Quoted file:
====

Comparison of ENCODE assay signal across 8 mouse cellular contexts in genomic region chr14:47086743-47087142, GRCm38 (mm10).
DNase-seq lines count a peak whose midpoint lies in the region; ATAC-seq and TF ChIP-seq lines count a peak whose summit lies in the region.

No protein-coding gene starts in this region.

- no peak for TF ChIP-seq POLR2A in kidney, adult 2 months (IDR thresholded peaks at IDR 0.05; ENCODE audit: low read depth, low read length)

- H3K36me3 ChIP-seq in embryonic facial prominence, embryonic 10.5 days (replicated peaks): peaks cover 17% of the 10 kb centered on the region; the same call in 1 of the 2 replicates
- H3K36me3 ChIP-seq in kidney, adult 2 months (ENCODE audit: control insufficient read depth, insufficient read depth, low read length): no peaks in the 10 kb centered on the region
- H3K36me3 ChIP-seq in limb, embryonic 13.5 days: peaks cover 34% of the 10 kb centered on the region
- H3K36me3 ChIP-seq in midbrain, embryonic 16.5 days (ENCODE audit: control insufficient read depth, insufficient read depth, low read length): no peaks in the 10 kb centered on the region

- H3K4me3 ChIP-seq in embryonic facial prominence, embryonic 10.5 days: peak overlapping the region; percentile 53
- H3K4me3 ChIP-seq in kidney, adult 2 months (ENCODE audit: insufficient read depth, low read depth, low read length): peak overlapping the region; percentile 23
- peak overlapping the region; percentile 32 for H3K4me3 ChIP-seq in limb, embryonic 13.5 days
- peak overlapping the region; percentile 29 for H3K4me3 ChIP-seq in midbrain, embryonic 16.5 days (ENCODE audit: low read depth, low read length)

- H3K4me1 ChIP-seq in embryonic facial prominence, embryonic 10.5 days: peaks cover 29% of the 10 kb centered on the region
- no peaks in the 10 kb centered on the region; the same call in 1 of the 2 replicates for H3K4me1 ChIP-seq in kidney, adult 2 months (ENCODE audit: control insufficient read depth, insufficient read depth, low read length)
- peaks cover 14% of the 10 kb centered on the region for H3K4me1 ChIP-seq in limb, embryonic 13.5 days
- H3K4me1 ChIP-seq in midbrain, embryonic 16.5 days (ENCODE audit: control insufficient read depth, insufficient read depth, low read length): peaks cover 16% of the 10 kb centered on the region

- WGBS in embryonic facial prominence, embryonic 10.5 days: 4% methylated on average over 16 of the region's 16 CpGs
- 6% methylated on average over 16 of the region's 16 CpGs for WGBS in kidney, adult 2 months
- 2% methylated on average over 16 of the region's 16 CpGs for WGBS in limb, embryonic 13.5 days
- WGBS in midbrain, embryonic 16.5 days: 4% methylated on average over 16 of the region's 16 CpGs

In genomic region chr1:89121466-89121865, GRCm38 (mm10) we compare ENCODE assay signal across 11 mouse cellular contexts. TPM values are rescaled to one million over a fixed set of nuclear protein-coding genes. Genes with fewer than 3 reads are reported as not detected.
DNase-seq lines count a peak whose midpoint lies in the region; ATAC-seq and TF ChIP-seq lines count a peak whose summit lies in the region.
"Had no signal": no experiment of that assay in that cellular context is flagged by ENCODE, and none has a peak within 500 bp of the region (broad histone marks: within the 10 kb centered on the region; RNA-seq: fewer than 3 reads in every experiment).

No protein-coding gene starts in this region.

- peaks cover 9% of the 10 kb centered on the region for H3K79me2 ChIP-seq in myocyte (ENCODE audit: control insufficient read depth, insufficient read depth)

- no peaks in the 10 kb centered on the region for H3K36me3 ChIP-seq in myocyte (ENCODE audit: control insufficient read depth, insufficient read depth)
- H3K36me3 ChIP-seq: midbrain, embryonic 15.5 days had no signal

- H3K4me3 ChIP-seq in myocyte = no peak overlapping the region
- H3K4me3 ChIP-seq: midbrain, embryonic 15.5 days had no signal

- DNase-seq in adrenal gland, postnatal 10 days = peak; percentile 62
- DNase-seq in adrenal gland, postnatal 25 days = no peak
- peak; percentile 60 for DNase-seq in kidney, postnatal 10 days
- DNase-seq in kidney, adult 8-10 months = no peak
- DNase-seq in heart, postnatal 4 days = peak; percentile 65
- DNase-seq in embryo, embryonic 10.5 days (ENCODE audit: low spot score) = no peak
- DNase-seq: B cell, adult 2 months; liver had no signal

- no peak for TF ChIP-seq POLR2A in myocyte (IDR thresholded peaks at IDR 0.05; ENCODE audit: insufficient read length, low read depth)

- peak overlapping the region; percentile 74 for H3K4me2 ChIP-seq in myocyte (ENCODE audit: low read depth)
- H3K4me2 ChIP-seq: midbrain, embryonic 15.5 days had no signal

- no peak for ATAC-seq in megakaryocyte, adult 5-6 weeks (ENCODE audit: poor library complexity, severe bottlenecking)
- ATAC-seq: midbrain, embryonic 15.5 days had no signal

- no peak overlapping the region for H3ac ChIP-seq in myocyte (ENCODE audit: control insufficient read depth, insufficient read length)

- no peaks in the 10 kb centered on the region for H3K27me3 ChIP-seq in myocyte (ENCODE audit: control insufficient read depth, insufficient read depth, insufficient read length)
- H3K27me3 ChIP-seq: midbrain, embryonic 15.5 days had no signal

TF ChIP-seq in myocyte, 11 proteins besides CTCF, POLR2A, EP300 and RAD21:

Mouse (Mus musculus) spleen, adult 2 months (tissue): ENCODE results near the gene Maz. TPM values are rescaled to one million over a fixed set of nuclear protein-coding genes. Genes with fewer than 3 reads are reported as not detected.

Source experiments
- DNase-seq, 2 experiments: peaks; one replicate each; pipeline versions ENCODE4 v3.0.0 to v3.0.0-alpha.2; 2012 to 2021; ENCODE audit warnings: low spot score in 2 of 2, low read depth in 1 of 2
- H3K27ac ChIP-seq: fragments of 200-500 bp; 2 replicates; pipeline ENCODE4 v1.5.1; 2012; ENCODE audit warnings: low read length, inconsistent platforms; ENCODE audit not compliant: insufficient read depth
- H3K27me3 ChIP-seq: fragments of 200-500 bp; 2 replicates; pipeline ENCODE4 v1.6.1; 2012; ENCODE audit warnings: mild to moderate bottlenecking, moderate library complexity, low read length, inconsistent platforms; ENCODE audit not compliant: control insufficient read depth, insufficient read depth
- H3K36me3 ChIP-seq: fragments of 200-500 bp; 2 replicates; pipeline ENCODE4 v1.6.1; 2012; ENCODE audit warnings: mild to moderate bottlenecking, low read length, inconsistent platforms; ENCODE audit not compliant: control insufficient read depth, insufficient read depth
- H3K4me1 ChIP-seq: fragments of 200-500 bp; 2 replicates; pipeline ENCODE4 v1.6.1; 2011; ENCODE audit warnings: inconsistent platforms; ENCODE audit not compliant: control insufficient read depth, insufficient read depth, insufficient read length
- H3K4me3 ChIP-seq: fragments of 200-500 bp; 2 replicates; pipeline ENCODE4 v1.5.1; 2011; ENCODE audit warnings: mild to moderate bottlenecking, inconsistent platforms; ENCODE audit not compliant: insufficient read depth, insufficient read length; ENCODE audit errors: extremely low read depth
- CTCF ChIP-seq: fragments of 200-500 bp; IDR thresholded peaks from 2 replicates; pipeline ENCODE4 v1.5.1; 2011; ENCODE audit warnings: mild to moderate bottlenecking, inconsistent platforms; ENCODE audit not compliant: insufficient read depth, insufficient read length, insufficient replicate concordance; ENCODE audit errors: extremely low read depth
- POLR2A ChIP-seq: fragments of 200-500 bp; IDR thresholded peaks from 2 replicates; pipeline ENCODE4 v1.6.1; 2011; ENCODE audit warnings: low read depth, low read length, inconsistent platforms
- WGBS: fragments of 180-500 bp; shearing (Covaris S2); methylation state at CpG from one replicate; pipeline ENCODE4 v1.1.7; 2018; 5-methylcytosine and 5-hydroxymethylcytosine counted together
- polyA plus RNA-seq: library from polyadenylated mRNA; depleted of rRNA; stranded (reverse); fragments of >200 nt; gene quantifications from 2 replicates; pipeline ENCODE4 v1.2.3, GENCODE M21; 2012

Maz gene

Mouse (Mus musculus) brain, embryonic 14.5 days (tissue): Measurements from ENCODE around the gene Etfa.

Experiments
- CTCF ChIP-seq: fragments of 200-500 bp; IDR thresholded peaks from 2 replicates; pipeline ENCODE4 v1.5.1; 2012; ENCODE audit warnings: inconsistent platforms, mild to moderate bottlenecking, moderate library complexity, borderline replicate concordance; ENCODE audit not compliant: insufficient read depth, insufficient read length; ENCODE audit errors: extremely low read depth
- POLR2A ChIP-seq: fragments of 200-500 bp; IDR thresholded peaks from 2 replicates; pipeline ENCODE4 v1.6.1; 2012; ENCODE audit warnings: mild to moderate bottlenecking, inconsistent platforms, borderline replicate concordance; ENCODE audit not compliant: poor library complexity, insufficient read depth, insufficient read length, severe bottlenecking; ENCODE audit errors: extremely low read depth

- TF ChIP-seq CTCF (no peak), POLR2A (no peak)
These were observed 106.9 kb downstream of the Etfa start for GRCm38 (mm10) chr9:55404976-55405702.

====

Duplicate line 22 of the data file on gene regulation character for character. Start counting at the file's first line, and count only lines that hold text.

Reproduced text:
DNase-seq lines count a peak whose midpoint lies in the region; ATAC-seq and TF ChIP-seq lines count a peak whose summit lies in the region.